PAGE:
One Woody Dantzler was serene, the other frenzied. With Clemson
on its own 32-yard line and trailing archrival South Carolina
14-13 with 59 seconds to go last Saturday in Death Valley, Woody
Dantzler III, the Tigers' junior quarterback, looked over at
section C, where his father, Woody Jr., was cheering wildly. His
dad's presence has always brought Woody III a sense of peace, so
when he stepped into the huddle, he told his teammates, "Losing
this game is not about to happen."
Clemson began to drive. On third-and-12 at the Tigers' 42,
Dantzler called a play named Go Look X. He rolled left on a sore
left ankle that had hampered him for four weeks and threw a
strike across the field to senior receiver Rod Gardner, who made
the catch at the Gamecocks' eight-yard line with 10 seconds
remaining. Two plays later freshman Aaron Hunt clinched a 16-14
victory with a 25-yard field goal. "For a guy playing on a bad
leg, Woody showed a ton of courage," said Gardner, who ranks
second on Clemson's alltime receptions list, with 159. "He just
knows how to be a hero."
After the game Dantzler was asked if he had been scared of
losing. He laughed incredulously. While growing up in Orangeburg,
S.C., Woody III learned to deal with his father's frightening
illness. In 1985 Woody Jr. began enduring debilitating headaches
and fatigue. His condition was diagnosed as thrombotic
thrombocytopenic purpura, a rare and deadly blood disorder.
After being hospitalized a number of times since the diagnosis,
including earlier this year, to undergo a treatment called
plasmapheresis, which involves removing and replacing plasma with
fresh-frozen plasma, Woody Jr. now has weekly plasma infusions
that help keep his condition reasonably stable. He isn't working
because he is disabled and the condition is currently affecting
his speech. "I know my father is a fighter," Woody III says.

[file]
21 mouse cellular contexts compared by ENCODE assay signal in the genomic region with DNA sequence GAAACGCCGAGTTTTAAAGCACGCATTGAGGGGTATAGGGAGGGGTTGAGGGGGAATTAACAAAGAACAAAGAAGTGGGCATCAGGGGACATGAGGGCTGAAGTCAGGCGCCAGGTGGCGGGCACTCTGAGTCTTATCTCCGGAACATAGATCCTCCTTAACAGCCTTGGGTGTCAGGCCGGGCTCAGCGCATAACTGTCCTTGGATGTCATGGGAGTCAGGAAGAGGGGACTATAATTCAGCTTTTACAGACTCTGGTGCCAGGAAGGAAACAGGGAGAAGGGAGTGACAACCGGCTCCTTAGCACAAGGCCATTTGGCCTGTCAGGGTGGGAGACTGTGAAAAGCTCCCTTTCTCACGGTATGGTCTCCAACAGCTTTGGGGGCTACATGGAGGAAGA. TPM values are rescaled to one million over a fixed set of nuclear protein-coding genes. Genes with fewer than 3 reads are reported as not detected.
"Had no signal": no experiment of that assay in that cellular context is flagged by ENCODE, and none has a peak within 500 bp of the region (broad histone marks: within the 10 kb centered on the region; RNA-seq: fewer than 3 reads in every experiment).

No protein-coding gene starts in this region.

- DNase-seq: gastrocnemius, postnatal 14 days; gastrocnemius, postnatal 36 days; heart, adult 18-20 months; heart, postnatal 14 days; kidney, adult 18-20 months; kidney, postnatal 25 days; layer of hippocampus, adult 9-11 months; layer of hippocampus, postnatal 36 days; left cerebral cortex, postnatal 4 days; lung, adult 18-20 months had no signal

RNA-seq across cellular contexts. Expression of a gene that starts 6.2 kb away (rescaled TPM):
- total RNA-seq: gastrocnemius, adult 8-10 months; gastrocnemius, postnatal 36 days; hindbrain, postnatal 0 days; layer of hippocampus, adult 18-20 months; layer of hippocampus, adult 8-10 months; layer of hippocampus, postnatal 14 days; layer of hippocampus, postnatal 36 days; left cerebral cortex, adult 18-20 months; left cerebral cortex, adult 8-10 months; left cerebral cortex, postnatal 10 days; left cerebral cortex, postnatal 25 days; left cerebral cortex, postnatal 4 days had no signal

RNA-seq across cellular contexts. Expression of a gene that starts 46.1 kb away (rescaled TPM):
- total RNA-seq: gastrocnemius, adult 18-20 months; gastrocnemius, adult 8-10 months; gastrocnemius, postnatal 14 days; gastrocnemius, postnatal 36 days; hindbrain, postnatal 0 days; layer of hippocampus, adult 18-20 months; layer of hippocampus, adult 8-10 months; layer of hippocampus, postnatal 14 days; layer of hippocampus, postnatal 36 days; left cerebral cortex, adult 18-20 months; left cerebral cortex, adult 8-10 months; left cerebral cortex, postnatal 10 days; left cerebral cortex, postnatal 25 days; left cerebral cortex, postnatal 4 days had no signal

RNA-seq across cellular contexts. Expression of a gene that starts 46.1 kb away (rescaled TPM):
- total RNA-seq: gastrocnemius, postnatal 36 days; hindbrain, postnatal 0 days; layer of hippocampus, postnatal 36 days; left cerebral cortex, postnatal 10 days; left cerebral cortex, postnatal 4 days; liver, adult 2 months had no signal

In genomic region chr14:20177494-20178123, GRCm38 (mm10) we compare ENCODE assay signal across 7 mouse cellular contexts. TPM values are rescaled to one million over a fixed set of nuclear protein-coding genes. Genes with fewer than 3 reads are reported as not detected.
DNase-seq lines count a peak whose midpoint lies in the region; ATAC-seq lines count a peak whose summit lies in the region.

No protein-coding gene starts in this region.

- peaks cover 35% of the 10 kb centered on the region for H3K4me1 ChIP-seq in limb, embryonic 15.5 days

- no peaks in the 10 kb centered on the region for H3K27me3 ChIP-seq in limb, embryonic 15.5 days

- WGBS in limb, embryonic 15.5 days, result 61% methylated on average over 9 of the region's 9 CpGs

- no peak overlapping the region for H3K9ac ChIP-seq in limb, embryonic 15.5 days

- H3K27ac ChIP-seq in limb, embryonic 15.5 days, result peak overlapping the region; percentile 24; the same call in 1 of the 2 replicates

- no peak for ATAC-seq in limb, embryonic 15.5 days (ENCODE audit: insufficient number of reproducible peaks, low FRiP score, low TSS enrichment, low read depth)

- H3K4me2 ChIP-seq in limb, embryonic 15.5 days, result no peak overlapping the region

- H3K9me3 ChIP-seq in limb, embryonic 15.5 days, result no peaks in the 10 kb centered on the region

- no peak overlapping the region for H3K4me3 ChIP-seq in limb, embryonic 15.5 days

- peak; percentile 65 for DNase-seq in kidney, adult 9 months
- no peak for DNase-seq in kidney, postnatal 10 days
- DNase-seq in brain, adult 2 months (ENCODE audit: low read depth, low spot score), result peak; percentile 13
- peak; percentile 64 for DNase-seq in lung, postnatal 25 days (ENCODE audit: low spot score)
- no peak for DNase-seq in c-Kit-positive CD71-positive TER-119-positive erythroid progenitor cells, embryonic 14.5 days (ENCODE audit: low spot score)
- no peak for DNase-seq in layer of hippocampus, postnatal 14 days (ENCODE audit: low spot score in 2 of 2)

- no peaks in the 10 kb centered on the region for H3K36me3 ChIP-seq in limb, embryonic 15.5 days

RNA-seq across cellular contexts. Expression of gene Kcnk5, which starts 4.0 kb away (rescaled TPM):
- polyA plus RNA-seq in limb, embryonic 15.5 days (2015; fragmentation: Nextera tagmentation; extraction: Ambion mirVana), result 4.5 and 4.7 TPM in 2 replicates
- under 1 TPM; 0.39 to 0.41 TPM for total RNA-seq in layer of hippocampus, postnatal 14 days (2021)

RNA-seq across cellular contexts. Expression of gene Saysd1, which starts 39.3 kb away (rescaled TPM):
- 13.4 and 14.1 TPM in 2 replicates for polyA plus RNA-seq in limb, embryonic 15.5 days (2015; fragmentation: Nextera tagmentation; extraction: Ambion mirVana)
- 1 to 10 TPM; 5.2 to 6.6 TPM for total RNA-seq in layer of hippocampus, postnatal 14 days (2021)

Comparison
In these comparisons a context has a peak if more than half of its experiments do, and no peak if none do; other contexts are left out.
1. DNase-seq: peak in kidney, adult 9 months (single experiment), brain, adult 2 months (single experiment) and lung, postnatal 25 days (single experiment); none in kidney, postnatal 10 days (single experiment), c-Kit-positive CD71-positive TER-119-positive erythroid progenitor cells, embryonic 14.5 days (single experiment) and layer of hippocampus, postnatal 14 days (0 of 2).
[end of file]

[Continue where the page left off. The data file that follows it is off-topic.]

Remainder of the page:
"I've always felt that he can beat whatever adversity comes
along, and I've gathered strength from watching him."
November 27, 2000
While guiding Clemson to a 7-0 start this season, Woody III was
on pace to become the first collegian to pass for 2,000 yards and
rush for 1,000 in the same season. After throwing for 1,271 yards
and rushing for 819 in those first seven games, he was being
touted as a Heisman Trophy candidate. Then, in the second quarter
of a 38-24 win over North Carolina on Oct. 21, Dantzler severely
bruised his left ankle. He was so hobbled that he ran for only 26
yards and threw for just 167 in the next two games, against
Georgia Tech and Florida State, as the Tigers suffered their only
two defeats. "I got frustrated, and I must have asked myself a
hundred times, Why me?" Dantzler says. "Then I called my dad, and
he told me to be patient because the season wasn't over yet."
With 185 yards passing and 81 yards rushing against the
Gamecocks, Dantzler broke Clemson's single-season total-offense
record of 2,557 yards set by Nealon Greene in 1997. He says he
has stopped torturing himself with questions about how the
15th-ranked Tigers might have fared if he'd remained healthy. As
Woody III limped out of the Clemson locker room on an ankle that
will require surgery as soon as the season is over, he spotted
Woody Jr., who celebrated his 51st birthday on Friday. The father
thanked the son for a memorable birthday gift. "With everything
I've been through, I feel blessed just to be around here to watch
my boy play," Woody Jr. said. "My heart must be strong to survive
this kind of win."